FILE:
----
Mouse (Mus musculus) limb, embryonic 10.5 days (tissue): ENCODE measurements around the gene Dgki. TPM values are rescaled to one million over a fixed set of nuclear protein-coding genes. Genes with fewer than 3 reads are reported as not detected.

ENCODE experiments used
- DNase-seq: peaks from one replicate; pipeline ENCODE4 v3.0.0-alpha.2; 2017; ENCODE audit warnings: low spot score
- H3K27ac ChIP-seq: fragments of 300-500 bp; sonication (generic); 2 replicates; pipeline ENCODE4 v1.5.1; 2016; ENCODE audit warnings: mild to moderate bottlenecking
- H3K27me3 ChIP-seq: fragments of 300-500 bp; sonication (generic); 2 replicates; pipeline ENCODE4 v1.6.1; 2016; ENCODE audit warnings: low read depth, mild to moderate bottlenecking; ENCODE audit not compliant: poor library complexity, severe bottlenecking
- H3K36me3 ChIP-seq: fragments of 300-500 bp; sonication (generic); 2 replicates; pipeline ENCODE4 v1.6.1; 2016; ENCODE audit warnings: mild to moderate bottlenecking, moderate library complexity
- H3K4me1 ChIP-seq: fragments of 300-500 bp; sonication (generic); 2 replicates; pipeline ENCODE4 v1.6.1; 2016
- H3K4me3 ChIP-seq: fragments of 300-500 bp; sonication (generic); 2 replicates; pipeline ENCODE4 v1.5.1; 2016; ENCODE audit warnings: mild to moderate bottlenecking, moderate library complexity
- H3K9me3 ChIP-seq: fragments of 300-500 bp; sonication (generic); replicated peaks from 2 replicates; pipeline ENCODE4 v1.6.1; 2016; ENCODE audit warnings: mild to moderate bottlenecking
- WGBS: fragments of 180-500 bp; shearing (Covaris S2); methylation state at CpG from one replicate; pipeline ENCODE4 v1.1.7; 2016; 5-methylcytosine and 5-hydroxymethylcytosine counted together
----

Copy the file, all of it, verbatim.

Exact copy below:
Mouse (Mus musculus) limb, embryonic 10.5 days (tissue): ENCODE measurements around the gene Dgki. TPM values are rescaled to one million over a fixed set of nuclear protein-coding genes. Genes with fewer than 3 reads are reported as not detected.

ENCODE experiments used
- DNase-seq: peaks from one replicate; pipeline ENCODE4 v3.0.0-alpha.2; 2017; ENCODE audit warnings: low spot score
- H3K27ac ChIP-seq: fragments of 300-500 bp; sonication (generic); 2 replicates; pipeline ENCODE4 v1.5.1; 2016; ENCODE audit warnings: mild to moderate bottlenecking
- H3K27me3 ChIP-seq: fragments of 300-500 bp; sonication (generic); 2 replicates; pipeline ENCODE4 v1.6.1; 2016; ENCODE audit warnings: low read depth, mild to moderate bottlenecking; ENCODE audit not compliant: poor library complexity, severe bottlenecking
- H3K36me3 ChIP-seq: fragments of 300-500 bp; sonication (generic); 2 replicates; pipeline ENCODE4 v1.6.1; 2016; ENCODE audit warnings: mild to moderate bottlenecking, moderate library complexity
- H3K4me1 ChIP-seq: fragments of 300-500 bp; sonication (generic); 2 replicates; pipeline ENCODE4 v1.6.1; 2016
- H3K4me3 ChIP-seq: fragments of 300-500 bp; sonication (generic); 2 replicates; pipeline ENCODE4 v1.5.1; 2016; ENCODE audit warnings: mild to moderate bottlenecking, moderate library complexity
- H3K9me3 ChIP-seq: fragments of 300-500 bp; sonication (generic); replicated peaks from 2 replicates; pipeline ENCODE4 v1.6.1; 2016; ENCODE audit warnings: mild to moderate bottlenecking
- WGBS: fragments of 180-500 bp; shearing (Covaris S2); methylation state at CpG from one replicate; pipeline ENCODE4 v1.1.7; 2016; 5-methylcytosine and 5-hydroxymethylcytosine counted together